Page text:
This is a question often asked by beginners taking their first steps with LED technology. To help you out we're posting a Mean Well driver tutorial. We'll have a look at the different drivers, how many LEDs they support and what the name codes can tell you.
Mean Well drivers are available in different variants. Since there too many variants to cover all of them in detail we will focus on the most important differences. We usually offer Mean Well's HLG series which is verified for international use. Using the HLG 120H C1400B as an example we'll start by explaining the name code:
Under number 1 you'll find the name of the model. Next to HLG drivers we also offer ELG and LPC models. Under number 2 you'll find information on rated power given in Watt (120). The "H" stands for high voltage input. Number 3 highlights a "C" and refers to constant current, the "1400" specifies the amperage in mA. Number 4 finally specifies the driver variant. We have two of those variants in stock. Variant A supports an internal dimmer. Using a small potentiometer the dimmer can be adjusted between 50-100%. Variant B supports a 3in1 dimmer-port. You can connect an external 100kOhm potentiometer, an external 1-10V dimmer or an 10V PWM signal.
In theory a CXB3590 will take up to 130 watts if you provide enough cooling. In practice, however, is much more efficient not to max out the chip's capacity. So how does it work with wattage per chip?
The CREE CXB3590's electrical power is dependent on the strength of the current with wich it is powered. Here is an example:
2100mA = ~75W per CXB3590 Chip 36V
1400mA = ~50W per CXB3590 Chip 36V
1050mA = ~38W per CXB3590 Chip 36V
700mA = ~25W per CXB3590 Chip 36V
All drivers offer the option of dimming to at least 50% of the power and so halving the performance per CXB3590. Using the driver from our example we could decide on any value between 1400mA (50W per chip) and 700mA (25W per chip).
This depends on the driver model, which is why there are so many different models. The reasonable thing to do is to max out the driver's capacities because this will maximize its efficiency. Depending on the number of LED-chips, that is to what degree its capacity is maxed out out, its efficiency level will be higher or lower. Have a look at the example to the right. Accordingly the aim of your set up should be to minimize losses through electric parts. In the following table we've listed the drivers suitable for the CREE CXB3590 LED chip we have in stock.
|driver model||voltage range||LED chips||max. wattage||efficiency|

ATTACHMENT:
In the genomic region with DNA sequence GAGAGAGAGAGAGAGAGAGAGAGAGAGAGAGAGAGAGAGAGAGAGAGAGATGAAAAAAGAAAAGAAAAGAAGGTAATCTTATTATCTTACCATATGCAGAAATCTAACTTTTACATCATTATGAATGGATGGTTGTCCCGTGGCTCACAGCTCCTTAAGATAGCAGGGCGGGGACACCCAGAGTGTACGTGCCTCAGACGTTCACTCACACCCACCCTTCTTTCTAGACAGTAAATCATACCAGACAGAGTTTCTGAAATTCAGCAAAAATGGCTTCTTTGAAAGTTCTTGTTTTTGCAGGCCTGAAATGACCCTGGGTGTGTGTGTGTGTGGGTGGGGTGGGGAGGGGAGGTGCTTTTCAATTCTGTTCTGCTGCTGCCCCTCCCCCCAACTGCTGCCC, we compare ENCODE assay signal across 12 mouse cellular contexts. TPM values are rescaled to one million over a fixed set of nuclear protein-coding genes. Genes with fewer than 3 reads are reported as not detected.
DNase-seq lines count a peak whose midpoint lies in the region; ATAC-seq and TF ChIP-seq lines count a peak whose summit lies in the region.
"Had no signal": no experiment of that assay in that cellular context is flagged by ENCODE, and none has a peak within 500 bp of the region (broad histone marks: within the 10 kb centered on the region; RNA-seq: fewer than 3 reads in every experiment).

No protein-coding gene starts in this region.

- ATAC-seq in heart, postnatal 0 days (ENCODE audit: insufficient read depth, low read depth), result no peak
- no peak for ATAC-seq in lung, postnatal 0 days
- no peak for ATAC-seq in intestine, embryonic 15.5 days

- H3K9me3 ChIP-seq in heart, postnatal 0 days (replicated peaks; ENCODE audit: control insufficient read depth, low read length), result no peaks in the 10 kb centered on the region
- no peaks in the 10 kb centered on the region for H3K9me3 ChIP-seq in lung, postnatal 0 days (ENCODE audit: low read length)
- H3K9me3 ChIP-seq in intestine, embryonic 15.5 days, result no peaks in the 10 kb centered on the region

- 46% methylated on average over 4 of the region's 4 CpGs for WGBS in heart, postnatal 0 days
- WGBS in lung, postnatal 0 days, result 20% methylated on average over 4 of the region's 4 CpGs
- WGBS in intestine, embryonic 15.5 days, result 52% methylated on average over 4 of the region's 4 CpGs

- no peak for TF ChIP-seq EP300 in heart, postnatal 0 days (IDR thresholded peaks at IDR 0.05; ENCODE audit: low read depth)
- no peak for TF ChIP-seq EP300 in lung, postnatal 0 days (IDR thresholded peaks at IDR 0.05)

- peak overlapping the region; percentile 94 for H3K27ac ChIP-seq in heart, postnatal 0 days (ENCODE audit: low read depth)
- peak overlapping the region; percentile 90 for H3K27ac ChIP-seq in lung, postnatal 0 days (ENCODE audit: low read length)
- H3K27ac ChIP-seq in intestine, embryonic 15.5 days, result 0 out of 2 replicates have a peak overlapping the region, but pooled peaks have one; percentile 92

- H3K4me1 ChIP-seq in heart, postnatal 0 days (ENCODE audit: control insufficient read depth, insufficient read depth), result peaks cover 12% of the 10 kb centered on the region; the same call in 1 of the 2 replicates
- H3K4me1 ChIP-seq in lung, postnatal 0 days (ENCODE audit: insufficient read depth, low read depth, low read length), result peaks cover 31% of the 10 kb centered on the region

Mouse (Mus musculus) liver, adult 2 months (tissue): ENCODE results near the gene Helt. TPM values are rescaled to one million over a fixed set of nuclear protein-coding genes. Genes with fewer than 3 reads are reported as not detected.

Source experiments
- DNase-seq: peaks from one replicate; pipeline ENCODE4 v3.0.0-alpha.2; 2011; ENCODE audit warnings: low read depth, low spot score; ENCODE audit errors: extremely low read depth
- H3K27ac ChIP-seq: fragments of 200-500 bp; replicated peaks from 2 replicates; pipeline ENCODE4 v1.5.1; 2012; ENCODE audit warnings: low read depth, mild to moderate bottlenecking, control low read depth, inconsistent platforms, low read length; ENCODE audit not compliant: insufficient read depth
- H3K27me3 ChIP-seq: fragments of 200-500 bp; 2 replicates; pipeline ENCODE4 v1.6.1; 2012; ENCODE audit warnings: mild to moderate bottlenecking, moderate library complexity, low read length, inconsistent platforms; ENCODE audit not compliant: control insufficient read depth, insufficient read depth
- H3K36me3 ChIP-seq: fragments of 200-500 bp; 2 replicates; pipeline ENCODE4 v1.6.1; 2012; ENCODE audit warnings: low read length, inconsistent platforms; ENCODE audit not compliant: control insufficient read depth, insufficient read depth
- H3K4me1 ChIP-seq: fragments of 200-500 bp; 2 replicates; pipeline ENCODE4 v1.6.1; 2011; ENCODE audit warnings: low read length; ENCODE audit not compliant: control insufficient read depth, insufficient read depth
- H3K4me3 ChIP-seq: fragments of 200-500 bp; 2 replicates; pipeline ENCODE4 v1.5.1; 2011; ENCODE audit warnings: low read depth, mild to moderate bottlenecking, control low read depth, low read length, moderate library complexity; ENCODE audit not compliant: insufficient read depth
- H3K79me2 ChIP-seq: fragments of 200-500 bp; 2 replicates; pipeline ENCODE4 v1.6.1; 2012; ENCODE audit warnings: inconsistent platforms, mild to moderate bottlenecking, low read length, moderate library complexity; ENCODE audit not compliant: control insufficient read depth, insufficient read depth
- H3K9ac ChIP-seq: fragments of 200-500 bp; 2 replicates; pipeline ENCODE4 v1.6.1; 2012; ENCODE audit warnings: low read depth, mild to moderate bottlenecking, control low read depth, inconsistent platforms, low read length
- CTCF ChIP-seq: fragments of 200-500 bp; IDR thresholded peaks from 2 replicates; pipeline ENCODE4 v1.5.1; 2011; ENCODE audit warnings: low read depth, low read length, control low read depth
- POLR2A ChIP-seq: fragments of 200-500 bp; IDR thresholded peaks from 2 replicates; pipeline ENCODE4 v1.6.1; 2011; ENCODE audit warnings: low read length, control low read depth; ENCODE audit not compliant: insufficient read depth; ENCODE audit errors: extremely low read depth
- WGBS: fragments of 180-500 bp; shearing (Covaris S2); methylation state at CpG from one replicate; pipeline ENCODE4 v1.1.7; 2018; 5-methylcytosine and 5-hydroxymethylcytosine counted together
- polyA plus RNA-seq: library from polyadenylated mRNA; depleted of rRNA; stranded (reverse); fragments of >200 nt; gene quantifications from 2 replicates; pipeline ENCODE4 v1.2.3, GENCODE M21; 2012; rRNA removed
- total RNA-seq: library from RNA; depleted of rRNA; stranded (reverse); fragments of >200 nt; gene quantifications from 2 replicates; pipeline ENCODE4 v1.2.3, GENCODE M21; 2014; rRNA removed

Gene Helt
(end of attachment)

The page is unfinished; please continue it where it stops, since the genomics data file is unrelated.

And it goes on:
|HLG 60H-36A||33V-40V||1x CXB3590 36V||60Watt||90%|
|HLG 120H-C1400A/B||54V-108V||2x CXB3590 36V||100Watt||92,5%|
|HLG 120H-C1400A/B||54V-108V||3x CXB3590 36V||150Watt||93,5%|
|HLG 185H-C1400A/B||71V-143V||2x CXB3590 36V||100Watt||93%|
|HLG 185H-C1400A/B||71V-143V||3x CXB3590 36V||150Watt||93,5%|
|HLG 185H-C1400A/B||71V-143V||4x CXB3590 36V||200Watt||94%|
|HLG 320H-C1400A/B||114V-229V||4x CXB3590 36V||200Watt||94%|
|HLG 320H-C1400A/B||114V-229V||5x CXB3590 36V||250Watt||94%|
|HLG 320H-C1400A/B||114V-229V||6x CXB3590 36V||300Watt||94%|
|ELG 150-C2100A/B||36V-72V||1x CXB3590 36V||75Watt||89%|
|ELG 150-C2100A/B||36V-72V||2x CXB3590 36V||150Watt||91%|
To calculate the number of chips per driver, start with the output voltage. If we stick with our example from above, the driver delivers an output voltage of 54V-108V. Since the chips we want to use need 36V we can divide the driver's output voltage by 36V. As the example driver provides a minimum of 54V, we can't connect a single CREE CXB3590 because the driver provides too much power for one chip. If we connect two LED chips, however, we need 72V which is well within the scope provided by the driver. Finally, to max out the driver's capacities we will have to connect three Cree chips adding up to 108V.
These are the most important things to know about the Mean Well drivers you can find in our shop. If you have any questions just write them in the comments or contact our support via mail.
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Far Red radiation - or Far Red light - designates the far end of the red light spectrum that is visible on the edge between red and infrared light. Usually referring to a wavelength between 710 and 850nm, Far Red radiation can be perceived by various organisms as dimmed light. Plants make use of an absorbance spectrum and read Far Red light as an indicator for nightfall. This mechanism can be utilized in artificial lighting scenarios.
Plants posses a natural photoreceptor called phytochrome, a protein that perceives Far Red light levels in the plant's surroundings. Phytochrome regulates various aspects of the plant's growth such as germination, flower formation and photoperiodism. Photoperiodism designates the regulation of the plant's day and night cycles. Plants display two essential types or conformations of phytochromes: the pr-type (r=red), which has a maximum absorption level of ca. 660nm and the pfr-type (fr=far red) with a maximum absorption level of 730nm.